TELLING THE POPE WHO THE MOST ABANDONED ARE FOR THE OBLATES

We continue to explore the petition Eugene wrote to present to the Pope. In today’s extract he presents a picture of the ten year-old ministry of the Oblates.

They have devoted themselves mainly to the missions, which is the principal aim of their Institute and this preferably in the most abandoned areas, preaching there in the local language, that is in the dialect, the daily language of the people who do not understand French well in these remote places.
They have offered their assistance to the clergy in view of a moral reform by means of retreats and a good priestly training in seminaries.
They have dedicated themselves to the care of the youth whom they gather in Christian groups in order to withdraw them from the world’s corruption.
They have also been engaged in serving poor prisoners whom they instruct, to whom they administer the Sacraments and those who are condemned to death they accompany even to the gallows.

Petition for approbation to Pope Leo XII, 8 December 1825, EO XIII n.48

We must lead men to act like human beings, first of all, and then like Christians, and, finally, we must help them to become saints.
Such are the great works of salvation that can crown the efforts of priests whom God has inspired with the desire to form themselves into a Society in order to work more effectively for the salvation of souls and for their own sanctification. To bring all this into being, they must carry out their duty worthily, faithfully fulfilling their splendid vocation.

Preface of the CC&RR

“The Spirit of the Lord is upon me, because he has anointed me to bring good news to the poor. He has sent me to proclaim release to the captives and recovery of sight to the blind, to let the oppressed go free, to proclaim the year of the Lord’s favor.”  Luke 4:18-19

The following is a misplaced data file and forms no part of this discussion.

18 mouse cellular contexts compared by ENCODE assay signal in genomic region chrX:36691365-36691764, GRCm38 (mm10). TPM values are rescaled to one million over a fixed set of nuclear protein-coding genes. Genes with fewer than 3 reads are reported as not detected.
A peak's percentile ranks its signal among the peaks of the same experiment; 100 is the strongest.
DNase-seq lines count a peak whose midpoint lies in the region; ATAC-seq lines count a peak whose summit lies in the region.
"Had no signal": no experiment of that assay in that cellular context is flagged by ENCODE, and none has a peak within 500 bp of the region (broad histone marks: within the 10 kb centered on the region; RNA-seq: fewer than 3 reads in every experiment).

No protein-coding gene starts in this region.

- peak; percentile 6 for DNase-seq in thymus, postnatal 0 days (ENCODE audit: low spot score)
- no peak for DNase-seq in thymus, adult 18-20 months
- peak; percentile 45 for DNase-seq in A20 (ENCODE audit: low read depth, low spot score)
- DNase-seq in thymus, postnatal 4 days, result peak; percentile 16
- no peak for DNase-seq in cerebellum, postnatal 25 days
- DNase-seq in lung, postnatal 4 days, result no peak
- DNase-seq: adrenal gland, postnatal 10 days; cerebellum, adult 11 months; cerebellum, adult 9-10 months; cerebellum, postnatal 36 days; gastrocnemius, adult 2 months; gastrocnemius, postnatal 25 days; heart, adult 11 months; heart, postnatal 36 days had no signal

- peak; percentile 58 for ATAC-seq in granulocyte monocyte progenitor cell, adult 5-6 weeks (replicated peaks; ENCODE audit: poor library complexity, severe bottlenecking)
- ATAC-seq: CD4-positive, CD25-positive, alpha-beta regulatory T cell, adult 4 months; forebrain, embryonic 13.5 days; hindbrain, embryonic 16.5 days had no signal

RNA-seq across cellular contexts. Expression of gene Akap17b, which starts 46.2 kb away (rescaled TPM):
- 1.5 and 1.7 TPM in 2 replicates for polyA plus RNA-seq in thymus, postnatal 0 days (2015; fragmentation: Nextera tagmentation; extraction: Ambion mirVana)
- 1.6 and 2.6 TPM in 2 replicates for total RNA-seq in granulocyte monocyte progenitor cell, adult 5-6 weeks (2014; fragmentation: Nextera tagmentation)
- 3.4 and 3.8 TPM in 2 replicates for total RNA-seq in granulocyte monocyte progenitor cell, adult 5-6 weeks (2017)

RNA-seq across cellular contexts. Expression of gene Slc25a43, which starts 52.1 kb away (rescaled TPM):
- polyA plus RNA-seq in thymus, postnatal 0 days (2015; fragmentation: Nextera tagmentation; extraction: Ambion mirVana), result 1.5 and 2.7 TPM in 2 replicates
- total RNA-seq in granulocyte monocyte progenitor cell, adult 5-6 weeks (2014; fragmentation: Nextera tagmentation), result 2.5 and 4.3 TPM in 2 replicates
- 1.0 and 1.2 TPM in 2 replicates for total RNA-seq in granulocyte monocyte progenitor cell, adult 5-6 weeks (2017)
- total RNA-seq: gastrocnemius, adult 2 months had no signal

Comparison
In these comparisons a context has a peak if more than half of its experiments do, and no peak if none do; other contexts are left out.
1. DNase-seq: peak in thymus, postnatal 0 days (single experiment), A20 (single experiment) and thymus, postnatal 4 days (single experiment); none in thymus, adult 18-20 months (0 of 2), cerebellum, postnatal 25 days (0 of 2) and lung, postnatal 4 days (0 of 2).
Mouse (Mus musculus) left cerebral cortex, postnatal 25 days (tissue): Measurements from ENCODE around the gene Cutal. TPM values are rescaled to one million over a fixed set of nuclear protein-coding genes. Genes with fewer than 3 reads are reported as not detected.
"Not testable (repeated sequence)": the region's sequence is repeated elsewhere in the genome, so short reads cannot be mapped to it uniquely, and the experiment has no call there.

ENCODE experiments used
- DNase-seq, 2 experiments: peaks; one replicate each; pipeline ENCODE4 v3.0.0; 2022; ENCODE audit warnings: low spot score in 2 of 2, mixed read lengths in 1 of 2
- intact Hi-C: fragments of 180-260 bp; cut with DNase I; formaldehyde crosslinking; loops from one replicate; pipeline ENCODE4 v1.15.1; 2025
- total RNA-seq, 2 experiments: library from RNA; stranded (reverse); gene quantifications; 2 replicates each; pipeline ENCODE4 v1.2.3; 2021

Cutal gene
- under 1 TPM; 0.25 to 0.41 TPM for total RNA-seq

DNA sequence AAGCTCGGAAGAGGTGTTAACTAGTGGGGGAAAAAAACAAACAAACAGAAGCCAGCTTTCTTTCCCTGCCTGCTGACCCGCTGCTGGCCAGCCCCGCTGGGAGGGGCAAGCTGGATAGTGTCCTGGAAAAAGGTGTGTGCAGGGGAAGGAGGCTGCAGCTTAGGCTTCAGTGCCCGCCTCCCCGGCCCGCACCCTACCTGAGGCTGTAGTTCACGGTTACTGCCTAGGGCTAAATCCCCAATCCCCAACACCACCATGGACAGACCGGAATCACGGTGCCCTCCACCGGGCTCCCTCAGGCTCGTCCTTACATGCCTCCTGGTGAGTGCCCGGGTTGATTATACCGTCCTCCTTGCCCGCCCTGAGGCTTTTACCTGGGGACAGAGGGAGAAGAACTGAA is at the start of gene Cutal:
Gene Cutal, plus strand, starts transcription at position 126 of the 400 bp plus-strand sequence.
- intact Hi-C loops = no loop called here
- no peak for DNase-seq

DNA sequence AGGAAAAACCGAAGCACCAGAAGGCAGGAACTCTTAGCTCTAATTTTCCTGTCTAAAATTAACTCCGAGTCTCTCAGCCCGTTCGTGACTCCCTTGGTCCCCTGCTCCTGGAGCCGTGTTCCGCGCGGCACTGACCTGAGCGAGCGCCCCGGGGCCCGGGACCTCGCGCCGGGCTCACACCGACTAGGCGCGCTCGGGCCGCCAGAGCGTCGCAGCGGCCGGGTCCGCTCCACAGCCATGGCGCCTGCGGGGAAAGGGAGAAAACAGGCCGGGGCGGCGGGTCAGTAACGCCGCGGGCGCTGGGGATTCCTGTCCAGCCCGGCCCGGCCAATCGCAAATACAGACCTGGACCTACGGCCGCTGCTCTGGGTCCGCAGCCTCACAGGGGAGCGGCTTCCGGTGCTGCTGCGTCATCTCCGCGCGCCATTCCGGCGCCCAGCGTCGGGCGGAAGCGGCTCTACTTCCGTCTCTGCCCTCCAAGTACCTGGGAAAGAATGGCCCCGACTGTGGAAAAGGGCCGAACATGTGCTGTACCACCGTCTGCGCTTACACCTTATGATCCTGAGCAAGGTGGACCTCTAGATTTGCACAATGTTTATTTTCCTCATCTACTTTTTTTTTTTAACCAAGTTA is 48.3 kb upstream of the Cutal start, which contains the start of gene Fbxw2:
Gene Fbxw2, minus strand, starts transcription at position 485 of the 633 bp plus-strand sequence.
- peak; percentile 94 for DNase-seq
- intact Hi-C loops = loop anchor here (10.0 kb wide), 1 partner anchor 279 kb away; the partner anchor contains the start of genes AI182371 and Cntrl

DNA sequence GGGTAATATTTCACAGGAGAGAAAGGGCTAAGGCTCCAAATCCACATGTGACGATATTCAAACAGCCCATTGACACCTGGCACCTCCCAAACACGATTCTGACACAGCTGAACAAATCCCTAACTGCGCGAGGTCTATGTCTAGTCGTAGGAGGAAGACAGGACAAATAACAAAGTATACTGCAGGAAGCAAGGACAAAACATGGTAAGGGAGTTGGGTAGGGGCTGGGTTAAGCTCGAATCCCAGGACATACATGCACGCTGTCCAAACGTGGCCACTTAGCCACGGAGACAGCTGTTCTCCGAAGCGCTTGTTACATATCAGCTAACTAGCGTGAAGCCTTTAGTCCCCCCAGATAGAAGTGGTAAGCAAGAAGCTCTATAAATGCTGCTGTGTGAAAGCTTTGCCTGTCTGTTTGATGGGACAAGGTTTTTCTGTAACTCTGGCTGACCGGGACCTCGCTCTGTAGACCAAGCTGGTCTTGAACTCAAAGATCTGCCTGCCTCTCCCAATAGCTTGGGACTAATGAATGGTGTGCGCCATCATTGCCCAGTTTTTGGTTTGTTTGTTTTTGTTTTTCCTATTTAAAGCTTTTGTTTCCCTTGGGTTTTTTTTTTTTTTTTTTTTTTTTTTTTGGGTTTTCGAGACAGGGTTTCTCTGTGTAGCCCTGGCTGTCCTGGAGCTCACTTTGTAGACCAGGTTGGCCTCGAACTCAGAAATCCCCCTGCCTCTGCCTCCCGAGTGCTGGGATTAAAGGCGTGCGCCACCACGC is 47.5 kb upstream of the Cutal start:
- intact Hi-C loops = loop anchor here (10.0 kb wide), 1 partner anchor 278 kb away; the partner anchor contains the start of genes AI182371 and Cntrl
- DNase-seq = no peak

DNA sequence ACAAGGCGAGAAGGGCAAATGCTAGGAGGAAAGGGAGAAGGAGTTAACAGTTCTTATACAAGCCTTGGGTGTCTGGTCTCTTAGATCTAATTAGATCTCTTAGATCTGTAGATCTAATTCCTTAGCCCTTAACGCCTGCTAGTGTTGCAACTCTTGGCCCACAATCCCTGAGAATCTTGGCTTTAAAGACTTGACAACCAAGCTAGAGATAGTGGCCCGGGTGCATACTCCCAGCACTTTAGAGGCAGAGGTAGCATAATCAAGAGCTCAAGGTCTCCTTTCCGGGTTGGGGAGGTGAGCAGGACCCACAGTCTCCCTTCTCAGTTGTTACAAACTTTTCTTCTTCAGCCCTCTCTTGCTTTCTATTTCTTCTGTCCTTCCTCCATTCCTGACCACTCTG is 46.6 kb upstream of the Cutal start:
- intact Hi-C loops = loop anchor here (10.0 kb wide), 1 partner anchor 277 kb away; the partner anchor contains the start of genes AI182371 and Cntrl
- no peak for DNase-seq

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1 Response to TELLING THE POPE WHO THE MOST ABANDONED ARE FOR THE OBLATES

  1. Eleanor Rabnett, Oblate Associate says:

    This morning is but another call to love and rejoice and give thanks. I never fail to find the Preface inspiring, like a small wind on embers that suddenly begin to glow hotter and eventually give birth again to fire. Eugene’s eloquence can be so inviting, it fills me with life that it is impossible to turn away from without first exploring my heart’s response.

    So I have spent this past hour reflecting, exploring how we are all connected with each other in this process of living. This is so much more than just the doing of good deeds. This is the giving and the receiving, realising that my salvation lies in the both, this is how I seek the face of Jesus. It is never just me alone, it is only with the others that I will find salvation and come home. We become responsible for each other’s salvation in a way. It is rather humbling and yet joyous and freeing at the same time.

    Eugene said “We must lead men to act like human beings, first of all, and then like Christians, and, finally, we must help them to become saints.” In doing this, whether it is as priests, religious, or lay persons, it is in each other we find ourselves realising our own humanity, realising the depth of Christ in our being, realising our own call to holiness.

    “To bring all this into being, they must carry out their duty worthily, faithfully fulfilling their splendid vocation.” This then is the story of all of us. I do not remember now where I first heard this but I have copied it down so that it is before me always and have thought of it more than a few times this morning: “My vocation is not only the way I love God, but also the way God loves me.” (Fr. James Martin, SJ)

    O Glorious Salvation

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